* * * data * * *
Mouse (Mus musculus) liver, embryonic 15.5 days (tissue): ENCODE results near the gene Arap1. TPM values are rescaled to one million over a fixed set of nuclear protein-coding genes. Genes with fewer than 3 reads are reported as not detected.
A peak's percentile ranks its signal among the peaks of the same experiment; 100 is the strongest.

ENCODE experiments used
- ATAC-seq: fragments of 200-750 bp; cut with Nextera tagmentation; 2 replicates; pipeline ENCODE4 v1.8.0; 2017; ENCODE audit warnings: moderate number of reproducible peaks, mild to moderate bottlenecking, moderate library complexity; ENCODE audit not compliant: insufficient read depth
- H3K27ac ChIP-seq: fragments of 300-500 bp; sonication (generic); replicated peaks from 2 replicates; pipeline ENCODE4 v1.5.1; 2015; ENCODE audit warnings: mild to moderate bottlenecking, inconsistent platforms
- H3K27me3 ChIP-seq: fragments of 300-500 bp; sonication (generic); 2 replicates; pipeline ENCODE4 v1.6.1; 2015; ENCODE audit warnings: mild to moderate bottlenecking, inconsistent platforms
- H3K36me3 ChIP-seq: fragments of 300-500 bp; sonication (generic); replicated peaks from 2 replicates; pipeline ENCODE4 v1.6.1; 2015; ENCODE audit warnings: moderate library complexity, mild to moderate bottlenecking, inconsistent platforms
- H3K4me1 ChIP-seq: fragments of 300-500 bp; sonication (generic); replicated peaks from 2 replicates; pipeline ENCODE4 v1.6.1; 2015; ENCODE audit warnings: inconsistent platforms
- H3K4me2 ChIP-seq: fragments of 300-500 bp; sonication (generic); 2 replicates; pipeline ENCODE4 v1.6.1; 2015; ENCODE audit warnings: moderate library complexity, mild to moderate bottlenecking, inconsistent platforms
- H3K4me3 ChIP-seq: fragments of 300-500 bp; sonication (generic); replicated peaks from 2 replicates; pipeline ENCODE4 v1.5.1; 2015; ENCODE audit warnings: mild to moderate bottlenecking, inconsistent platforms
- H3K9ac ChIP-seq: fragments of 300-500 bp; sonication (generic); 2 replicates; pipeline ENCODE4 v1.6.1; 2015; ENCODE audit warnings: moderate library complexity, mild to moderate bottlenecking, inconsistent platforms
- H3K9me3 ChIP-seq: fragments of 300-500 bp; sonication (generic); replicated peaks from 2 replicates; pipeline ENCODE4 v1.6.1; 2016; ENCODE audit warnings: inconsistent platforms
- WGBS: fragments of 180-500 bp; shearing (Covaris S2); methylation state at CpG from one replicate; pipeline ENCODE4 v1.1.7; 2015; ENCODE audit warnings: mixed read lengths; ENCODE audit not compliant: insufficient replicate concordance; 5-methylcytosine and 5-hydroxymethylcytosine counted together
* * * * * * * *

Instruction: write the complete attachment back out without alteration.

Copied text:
Mouse (Mus musculus) liver, embryonic 15.5 days (tissue): ENCODE results near the gene Arap1. TPM values are rescaled to one million over a fixed set of nuclear protein-coding genes. Genes with fewer than 3 reads are reported as not detected.
A peak's percentile ranks its signal among the peaks of the same experiment; 100 is the strongest.

ENCODE experiments used
- ATAC-seq: fragments of 200-750 bp; cut with Nextera tagmentation; 2 replicates; pipeline ENCODE4 v1.8.0; 2017; ENCODE audit warnings: moderate number of reproducible peaks, mild to moderate bottlenecking, moderate library complexity; ENCODE audit not compliant: insufficient read depth
- H3K27ac ChIP-seq: fragments of 300-500 bp; sonication (generic); replicated peaks from 2 replicates; pipeline ENCODE4 v1.5.1; 2015; ENCODE audit warnings: mild to moderate bottlenecking, inconsistent platforms
- H3K27me3 ChIP-seq: fragments of 300-500 bp; sonication (generic); 2 replicates; pipeline ENCODE4 v1.6.1; 2015; ENCODE audit warnings: mild to moderate bottlenecking, inconsistent platforms
- H3K36me3 ChIP-seq: fragments of 300-500 bp; sonication (generic); replicated peaks from 2 replicates; pipeline ENCODE4 v1.6.1; 2015; ENCODE audit warnings: moderate library complexity, mild to moderate bottlenecking, inconsistent platforms
- H3K4me1 ChIP-seq: fragments of 300-500 bp; sonication (generic); replicated peaks from 2 replicates; pipeline ENCODE4 v1.6.1; 2015; ENCODE audit warnings: inconsistent platforms
- H3K4me2 ChIP-seq: fragments of 300-500 bp; sonication (generic); 2 replicates; pipeline ENCODE4 v1.6.1; 2015; ENCODE audit warnings: moderate library complexity, mild to moderate bottlenecking, inconsistent platforms
- H3K4me3 ChIP-seq: fragments of 300-500 bp; sonication (generic); replicated peaks from 2 replicates; pipeline ENCODE4 v1.5.1; 2015; ENCODE audit warnings: mild to moderate bottlenecking, inconsistent platforms
- H3K9ac ChIP-seq: fragments of 300-500 bp; sonication (generic); 2 replicates; pipeline ENCODE4 v1.6.1; 2015; ENCODE audit warnings: moderate library complexity, mild to moderate bottlenecking, inconsistent platforms
- H3K9me3 ChIP-seq: fragments of 300-500 bp; sonication (generic); replicated peaks from 2 replicates; pipeline ENCODE4 v1.6.1; 2016; ENCODE audit warnings: inconsistent platforms
- WGBS: fragments of 180-500 bp; shearing (Covaris S2); methylation state at CpG from one replicate; pipeline ENCODE4 v1.1.7; 2015; ENCODE audit warnings: mixed read lengths; ENCODE audit not compliant: insufficient replicate concordance; 5-methylcytosine and 5-hydroxymethylcytosine counted together